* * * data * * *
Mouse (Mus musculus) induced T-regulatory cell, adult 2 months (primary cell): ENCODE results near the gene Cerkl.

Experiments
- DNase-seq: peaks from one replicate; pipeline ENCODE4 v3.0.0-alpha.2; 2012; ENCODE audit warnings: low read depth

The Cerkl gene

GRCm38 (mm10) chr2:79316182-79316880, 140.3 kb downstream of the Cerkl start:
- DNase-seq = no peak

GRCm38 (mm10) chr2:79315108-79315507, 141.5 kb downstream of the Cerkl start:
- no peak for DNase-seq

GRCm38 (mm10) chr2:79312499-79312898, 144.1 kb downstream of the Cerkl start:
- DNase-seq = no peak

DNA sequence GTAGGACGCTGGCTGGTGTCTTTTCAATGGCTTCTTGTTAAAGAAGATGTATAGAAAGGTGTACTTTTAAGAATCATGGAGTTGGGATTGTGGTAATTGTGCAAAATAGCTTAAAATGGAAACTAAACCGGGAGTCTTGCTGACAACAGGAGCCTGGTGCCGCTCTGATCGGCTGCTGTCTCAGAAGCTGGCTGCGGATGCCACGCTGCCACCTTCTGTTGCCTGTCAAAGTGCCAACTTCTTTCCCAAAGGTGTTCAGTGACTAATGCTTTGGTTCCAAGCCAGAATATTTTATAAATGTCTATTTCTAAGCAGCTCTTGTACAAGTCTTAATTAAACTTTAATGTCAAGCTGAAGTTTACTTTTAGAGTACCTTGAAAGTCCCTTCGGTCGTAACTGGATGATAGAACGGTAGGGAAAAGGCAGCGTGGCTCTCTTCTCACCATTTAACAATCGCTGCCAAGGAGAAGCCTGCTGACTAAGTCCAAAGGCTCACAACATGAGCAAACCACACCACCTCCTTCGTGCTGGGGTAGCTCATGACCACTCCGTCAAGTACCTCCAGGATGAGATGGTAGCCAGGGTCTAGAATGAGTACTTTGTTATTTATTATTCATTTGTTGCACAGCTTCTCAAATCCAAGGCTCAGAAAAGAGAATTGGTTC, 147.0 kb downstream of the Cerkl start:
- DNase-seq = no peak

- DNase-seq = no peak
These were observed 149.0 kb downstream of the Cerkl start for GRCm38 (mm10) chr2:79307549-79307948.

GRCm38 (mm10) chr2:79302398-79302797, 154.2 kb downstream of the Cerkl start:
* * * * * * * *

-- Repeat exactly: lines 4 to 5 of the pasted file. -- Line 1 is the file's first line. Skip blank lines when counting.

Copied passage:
The Cerkl gene

GRCm38 (mm10) chr2:79316182-79316880, 140.3 kb downstream of the Cerkl start: